[REVIEW] ‘The Protégé’ or Maggie Q is Awesome

This Wednesday I had the chance to attend 2 film screenings: First, the violent action crime, thriller, The Protégé, and second the mystery, sci-fi, romance Reminiscence. Of the 2 I prefer The Protégé. I don’t know if that is saying much but if you are looking for an action movie with a kick-butt lead character you could do worse than Maggie Q in The Protégé.

The Protégé is directed by Martin Campbell who is most well known for his Bond movies like GoldenEye and Casino Royale. Here he has Maggie Q in the lead as an assassin who is asked to look into a mysterious disappearance and then it becomes a revenge story when someone she loves is threatened.

Samuel L Jackson plays her mentor who saves her from a traumatic childhood in Vietnam and they basically have a father/daughter dynamic. Their relationship helps soften Maggie Q’s character and gives the action stakes because she doesn’t feel invincible even when racing through scores of bullets unscathed.

Michael Keaton and Maggie Q also have chemistry. She’s the assassin and he’s the hit-man sent in by the criminal underworld to stop her. Their sexy repertoire is what you want in a movie like this.

Make no mistake The Protégé is an extremely violent movie with lots of brutal action. I wish that more of it had been hand-to-hand instead of with guns. It might be more shocking with guns but it’s less interesting to watch than martial arts/fighting.

The movie also starts to feel repetitive and has a major plot twist that is difficult to believe even for a movie like this. I don’t see many movies like this but my guess is others will call it tired and ‘we’ve seen it all before’ and they are probably correct. I’ve never seen movies like John Wick so The Protégé probably feels fresher to me than it might for others.

The reason to see The Protégé is Maggie Q. She’s awesome and I hope this is a jumping off point for more action roles in her career. We could use more female action stars like her especially being part Vietnamese.

She rocks. The movie is just fine if you can stomach the violence.

6 out of 10

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‘SHADOW’ REVIEW

One fact about me that might surprise people is I actually enjoy a good martial arts movie. While I wouldn’t claim to be an expert in the genre, I enjoy Jackie Chan movies like The Drunken Master, or other films like The Grandmaster or IP Man. I know these movies can be very violent but it’s so stylized and part of the choreography that it doesn’t bother me as much as other violence. The skill and craft that comes into making your body a weapon is beautiful and fascinating.

Naturally when I heard that director Zhang Yimou had a new film called Shadow, I knew I needed to see it as soon as I got the chance. Fortunately, it premiered today at the Tower Theater in Salt Lake City so I had to see it! It’s not the biggest screen in the world but it’s better than nothing! So I went to see Shadow today and to my relief the film lived up to the hype.

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Shadow tells the story of an ancient land with 2 feuding kingdoms. One is ruled by a man named Pei (Zheng Kai) and the other by a man named Yang Cang (Hu Jun). They both have generals, sisters, wives and followers to muddy the waters and bring their kingdoms into conflict. Pei, in particular, has a general named Ziyu (Deng Chao) who we learn is actually a look alike named Jingzhou (also Deng Chao), with the actual Ziyu being hidden away in a cave. Jingzhou has been trained to be Ziyu’s shadow hence the name of the movie.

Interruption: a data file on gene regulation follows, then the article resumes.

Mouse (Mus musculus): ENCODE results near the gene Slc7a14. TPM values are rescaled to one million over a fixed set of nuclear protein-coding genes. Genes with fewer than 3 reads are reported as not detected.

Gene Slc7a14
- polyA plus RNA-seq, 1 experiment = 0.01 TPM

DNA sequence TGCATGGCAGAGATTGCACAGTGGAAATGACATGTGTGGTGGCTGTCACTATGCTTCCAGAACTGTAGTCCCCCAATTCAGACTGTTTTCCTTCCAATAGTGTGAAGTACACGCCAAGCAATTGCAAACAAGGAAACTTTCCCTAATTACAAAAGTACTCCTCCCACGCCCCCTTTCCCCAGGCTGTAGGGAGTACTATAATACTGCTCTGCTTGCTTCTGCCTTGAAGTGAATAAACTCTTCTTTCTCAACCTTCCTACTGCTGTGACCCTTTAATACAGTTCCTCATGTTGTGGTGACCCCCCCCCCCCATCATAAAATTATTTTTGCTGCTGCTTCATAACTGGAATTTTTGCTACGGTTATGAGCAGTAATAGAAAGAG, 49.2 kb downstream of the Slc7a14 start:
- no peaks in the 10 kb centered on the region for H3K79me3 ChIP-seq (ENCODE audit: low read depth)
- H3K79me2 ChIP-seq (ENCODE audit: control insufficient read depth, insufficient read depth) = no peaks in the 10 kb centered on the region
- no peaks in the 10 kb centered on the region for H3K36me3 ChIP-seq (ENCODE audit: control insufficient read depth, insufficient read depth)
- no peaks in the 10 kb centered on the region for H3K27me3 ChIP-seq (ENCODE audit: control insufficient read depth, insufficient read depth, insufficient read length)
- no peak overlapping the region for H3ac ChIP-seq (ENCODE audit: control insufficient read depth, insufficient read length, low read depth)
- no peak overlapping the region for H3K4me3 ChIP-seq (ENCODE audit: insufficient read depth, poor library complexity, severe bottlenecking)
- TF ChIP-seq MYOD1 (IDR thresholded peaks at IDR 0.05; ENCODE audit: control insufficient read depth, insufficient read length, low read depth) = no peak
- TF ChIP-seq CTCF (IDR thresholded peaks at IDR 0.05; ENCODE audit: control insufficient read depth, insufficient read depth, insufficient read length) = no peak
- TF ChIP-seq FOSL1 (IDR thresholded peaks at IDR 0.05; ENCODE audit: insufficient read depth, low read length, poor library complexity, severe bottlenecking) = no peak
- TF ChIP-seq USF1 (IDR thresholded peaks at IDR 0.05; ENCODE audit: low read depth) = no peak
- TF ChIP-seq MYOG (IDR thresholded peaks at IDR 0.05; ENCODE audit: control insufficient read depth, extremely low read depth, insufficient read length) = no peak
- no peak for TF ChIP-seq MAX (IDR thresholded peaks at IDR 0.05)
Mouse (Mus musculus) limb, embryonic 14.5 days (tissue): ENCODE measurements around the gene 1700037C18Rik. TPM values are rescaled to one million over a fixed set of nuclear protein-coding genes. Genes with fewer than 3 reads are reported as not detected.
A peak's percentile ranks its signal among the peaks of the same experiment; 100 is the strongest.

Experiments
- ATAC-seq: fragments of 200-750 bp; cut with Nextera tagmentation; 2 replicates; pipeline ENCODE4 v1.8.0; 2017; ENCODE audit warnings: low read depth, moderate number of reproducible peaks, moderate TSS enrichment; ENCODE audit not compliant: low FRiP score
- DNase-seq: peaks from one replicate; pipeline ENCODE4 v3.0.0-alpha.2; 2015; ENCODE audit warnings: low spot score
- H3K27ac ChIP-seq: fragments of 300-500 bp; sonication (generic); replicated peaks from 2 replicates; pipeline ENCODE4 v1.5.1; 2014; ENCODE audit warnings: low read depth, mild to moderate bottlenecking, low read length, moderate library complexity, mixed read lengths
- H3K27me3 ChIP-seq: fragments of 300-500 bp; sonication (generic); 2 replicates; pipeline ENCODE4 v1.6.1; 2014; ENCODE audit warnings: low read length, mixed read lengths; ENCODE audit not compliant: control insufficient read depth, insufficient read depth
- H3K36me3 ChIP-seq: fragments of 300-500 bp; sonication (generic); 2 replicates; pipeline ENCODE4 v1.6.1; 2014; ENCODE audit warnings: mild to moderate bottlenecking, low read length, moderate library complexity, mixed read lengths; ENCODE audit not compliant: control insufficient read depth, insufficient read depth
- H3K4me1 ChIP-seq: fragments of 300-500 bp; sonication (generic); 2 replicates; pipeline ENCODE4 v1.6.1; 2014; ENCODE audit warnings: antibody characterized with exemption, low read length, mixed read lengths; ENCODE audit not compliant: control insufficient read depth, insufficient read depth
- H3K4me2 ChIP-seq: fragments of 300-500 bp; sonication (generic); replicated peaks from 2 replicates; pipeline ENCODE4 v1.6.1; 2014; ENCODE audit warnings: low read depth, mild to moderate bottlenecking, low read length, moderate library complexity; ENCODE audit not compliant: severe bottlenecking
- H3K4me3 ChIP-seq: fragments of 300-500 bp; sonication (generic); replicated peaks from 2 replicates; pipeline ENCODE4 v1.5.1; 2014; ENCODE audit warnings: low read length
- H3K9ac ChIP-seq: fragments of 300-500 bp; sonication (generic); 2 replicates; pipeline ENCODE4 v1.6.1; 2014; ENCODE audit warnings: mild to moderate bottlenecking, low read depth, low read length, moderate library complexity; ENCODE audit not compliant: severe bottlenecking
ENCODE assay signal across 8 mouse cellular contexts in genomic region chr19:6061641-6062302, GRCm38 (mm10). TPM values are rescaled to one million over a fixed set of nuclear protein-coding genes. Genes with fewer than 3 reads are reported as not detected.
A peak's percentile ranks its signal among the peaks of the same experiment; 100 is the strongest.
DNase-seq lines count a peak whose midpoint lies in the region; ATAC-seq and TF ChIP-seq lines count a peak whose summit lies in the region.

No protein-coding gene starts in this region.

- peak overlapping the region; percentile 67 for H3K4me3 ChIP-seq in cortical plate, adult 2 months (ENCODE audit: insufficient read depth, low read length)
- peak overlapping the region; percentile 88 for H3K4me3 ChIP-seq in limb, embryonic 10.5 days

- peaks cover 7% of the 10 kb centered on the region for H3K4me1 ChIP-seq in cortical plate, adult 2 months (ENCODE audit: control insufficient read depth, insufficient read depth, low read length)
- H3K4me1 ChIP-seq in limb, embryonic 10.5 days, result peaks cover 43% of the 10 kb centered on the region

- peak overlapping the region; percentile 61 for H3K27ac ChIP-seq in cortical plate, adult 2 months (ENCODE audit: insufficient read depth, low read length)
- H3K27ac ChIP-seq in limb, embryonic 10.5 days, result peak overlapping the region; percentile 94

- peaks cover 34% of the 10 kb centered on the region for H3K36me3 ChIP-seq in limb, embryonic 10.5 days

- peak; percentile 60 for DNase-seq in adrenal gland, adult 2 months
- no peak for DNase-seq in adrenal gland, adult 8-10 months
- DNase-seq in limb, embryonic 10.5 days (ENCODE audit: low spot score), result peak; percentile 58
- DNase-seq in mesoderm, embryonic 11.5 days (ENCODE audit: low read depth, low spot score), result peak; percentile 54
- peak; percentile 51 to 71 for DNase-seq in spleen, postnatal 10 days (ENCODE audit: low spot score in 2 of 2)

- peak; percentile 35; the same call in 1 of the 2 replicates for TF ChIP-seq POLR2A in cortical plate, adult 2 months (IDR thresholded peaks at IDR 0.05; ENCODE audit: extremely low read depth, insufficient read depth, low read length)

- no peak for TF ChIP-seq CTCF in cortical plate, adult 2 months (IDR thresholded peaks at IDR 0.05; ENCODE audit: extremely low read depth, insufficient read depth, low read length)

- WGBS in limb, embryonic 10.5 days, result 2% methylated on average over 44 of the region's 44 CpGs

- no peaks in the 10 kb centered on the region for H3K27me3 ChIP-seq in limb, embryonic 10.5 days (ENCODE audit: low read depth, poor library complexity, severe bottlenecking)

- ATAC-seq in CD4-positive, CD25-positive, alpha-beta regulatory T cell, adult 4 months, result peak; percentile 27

I won’t give any more spoilers but there’s magnificent training sequences that take place on a giant yin/yang symbol. The cinematography of the film is incredible with a monochromatic aesthetic where sometimes the only color you see is the bright red of the blood.

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There is also a surprisingly effective love triangle between Jingzhou, Ziyu and his wife Xiao Ai (Sun Li). Most of this is done through looks and dialogue-free scenes that the actors pull off very well. In fact, it makes Shadow approachable for Western audiences because it’s all about the emotion more than the words spoken with each other. So if you are turned off by subtitles you might still want to give Shadow a try.

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The martial arts fighting is like none I’ve ever seen before (except maybe in Kungfu Panda 2 oddly enough). They use a metal umbrella made of spears in their fighting and all of these circles help reinforce the theme of yin/yang and combined with the monochromatic cinematography are quite mesmerizing. Honestly Shadow is the closest to watching a modern Kurosawa film that I’ve recently seen. It’s quiet and contemplative like his films. It’s striking like his films, and it has Shakespearean themes like his films. If you are a fan of visually dazzling films with heart than you will leave the theater awestruck by it.

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The only downside to Shadow is it can be uneven in its pacing. Particularly the first 30 minutes are a bit laborious. It gets too caught up in the diplomacy between Pei, Yang and Ziyu for its own good. Also it will take me a couple rounds to understand everything going on with the plot. Sometimes I decided to just enjoy the visuals because I wasn’t entirely clear on what was happening.

All that said, Shadow is a tremendous achievement for Zhang Yimou and a film I heartily recommend to film lovers and anyone who can tolerate a rather bloody martial arts action film. You won’t regret hunting this one down

8.5 out of 10

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